Abstract

An optical analog of the neural networks involved in sensory processing consists of a dispersive medium with gain in a narrow band of wave numbers, cubic saturation, and a memory nonlinearity that may imprint multiplexed volume holographic gratings. Coupled-mode equations are derived for the time evolution of a wave scattered off these gratings; eigenmodes of the coupling matrix κ saturate preferentially, implementing stable reconstruction of a stored memory from partial input and associative reconstruction of a set of stored memories. Multiple scattering in the volume reconstructs cycles of associations that compete for saturation. Input of a new pattern switches all the energy into the cycle containing a representative of that pattern; the system thus acts as an abstract categorizer with multiple basins of stability. The advantages that an imprintable medium with gain biased near the critical point has over either the holographic or the adaptive matrix associative paradigms are (1) images may be input as noncoherent distributions which nucleate long-range critical modes within the medium, and (2) the interaction matrix κ of critical modes is full, thus implementing the sort of full connectivity needed for associative reconstruction in a physical medium that is only locally connected, such as a nonlinear crystal.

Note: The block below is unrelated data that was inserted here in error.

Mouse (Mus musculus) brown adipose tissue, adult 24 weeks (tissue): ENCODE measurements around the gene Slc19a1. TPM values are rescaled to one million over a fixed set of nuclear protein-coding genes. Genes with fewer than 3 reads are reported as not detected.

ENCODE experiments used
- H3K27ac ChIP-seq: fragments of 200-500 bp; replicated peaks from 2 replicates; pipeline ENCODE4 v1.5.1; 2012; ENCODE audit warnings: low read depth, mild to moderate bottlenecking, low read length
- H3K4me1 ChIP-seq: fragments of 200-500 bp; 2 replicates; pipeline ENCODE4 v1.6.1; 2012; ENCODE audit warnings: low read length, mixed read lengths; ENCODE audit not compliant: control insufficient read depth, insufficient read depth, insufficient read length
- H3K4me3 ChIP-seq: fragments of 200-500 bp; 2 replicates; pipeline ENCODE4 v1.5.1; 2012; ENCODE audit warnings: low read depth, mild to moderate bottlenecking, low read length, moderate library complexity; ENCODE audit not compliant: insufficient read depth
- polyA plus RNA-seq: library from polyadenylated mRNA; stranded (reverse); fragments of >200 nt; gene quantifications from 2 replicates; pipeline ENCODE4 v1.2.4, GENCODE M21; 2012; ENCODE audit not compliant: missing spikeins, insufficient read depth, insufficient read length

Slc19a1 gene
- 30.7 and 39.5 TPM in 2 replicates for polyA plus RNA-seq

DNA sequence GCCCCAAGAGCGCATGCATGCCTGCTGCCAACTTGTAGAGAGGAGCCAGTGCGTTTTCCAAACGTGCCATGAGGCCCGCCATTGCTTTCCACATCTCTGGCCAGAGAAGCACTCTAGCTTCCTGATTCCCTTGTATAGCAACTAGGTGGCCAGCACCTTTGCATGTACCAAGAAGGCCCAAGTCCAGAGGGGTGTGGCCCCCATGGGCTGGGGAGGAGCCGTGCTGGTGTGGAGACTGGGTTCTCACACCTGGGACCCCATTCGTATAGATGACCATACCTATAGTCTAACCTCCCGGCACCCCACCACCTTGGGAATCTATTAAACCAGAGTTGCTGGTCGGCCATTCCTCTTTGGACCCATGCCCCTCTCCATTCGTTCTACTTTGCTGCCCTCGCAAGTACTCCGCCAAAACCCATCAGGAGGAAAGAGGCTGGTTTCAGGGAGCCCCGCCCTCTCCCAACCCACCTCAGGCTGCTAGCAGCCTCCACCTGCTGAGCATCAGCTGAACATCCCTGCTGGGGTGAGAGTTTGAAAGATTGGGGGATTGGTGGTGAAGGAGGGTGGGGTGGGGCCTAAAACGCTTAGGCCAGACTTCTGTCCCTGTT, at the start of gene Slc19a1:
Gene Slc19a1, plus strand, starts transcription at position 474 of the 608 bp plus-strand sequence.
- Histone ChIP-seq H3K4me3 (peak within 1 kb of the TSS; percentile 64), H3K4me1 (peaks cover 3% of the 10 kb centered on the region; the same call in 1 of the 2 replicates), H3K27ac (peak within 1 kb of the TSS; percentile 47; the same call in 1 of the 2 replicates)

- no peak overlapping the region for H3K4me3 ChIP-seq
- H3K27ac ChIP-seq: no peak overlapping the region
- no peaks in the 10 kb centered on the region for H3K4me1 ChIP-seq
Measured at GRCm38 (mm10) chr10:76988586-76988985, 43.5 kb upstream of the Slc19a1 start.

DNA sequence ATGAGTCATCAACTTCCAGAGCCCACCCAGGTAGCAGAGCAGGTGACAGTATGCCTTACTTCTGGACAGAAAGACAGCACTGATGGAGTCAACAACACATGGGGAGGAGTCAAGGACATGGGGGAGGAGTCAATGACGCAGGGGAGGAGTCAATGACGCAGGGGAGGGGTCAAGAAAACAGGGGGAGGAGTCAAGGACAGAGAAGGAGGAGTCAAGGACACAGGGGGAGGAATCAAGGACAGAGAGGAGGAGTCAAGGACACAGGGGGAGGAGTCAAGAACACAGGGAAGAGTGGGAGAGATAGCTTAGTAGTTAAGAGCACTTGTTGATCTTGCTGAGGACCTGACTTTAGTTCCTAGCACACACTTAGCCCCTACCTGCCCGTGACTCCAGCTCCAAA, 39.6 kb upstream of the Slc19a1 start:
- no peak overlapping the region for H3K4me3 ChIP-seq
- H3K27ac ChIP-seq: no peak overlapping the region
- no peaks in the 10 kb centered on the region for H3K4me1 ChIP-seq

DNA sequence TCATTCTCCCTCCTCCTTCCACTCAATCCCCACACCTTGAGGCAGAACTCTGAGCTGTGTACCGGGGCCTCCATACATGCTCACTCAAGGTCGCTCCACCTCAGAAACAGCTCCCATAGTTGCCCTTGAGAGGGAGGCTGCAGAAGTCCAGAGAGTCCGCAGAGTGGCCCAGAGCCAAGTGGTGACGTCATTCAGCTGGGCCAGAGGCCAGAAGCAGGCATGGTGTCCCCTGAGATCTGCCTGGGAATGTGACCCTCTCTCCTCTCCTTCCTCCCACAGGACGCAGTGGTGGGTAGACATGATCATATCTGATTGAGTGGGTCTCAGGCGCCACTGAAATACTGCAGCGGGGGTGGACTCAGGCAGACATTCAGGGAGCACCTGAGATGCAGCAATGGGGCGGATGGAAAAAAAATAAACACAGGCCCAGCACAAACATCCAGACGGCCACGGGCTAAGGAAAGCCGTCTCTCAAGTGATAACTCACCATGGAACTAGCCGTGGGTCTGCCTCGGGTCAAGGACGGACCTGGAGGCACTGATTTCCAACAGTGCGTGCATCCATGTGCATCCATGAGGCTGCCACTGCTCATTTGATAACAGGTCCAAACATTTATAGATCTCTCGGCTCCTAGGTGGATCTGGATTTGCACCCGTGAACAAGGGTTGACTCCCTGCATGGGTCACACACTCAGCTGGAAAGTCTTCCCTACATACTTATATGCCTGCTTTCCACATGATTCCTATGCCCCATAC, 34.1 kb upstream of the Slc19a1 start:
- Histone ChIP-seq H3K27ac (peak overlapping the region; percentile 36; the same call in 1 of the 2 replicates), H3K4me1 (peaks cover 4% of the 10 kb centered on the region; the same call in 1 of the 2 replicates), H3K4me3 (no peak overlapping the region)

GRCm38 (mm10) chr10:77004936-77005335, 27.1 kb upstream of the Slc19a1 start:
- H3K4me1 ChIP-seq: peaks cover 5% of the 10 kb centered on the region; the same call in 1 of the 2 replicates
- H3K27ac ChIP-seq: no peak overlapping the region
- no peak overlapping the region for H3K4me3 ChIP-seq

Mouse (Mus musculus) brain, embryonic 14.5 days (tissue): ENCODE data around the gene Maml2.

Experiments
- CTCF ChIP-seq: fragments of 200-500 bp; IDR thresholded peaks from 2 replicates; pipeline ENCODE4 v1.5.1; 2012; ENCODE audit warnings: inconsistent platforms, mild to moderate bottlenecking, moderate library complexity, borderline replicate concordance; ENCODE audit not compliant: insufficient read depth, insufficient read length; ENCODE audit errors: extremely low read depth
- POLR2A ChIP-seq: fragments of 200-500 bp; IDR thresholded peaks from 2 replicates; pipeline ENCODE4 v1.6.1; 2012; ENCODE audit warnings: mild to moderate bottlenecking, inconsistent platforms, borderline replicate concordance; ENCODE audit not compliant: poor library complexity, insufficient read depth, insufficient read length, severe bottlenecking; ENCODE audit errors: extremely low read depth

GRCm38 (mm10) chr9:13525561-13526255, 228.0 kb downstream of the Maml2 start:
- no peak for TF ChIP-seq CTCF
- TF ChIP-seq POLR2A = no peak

© 1986 Optical Society of America

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References

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  1. H. R. Wilson, J. D. Cowan, “A Mathematical Theory of the Functional Dynamics of Cortical and Thalamic Nervous Tissue,” Kybernetic 13, 55 (1973).
    [CrossRef]
  2. G. B. Ermentrout, J. D. Cowan, “A Mathematical Theory of Visual Hallucination Patterns,” Biol. Cybernet. 34, 137 (1979).
    [CrossRef]
  3. M. S. Cohen, “Interacting Nonlinear Waves in a Neural Continuum Model: Associative Memory and Pattern Recognition,” in Wave Phenomena: Modern Theory and Applications, C. Rogers, T. B. Moodie, Eds. (North-Holland, Amsterdam, 1984).
    [CrossRef]
  4. M. S. Cohen, “Distributed Computation in Neural Networks and Their Optical Analogs,” Proc. Soc. Photo-Opt. Instrum. Eng. 540, 566.
  5. J. A. Anderson, “Cognitive and Psychological Computation with Neural Models,” IEEE Trans. Syst., Man, Cybernet. SMC-13, 799 (1983).
    [CrossRef]
  6. R. Fisher, Ed. Optical Phase Conjugation (Academic, New York, 1983).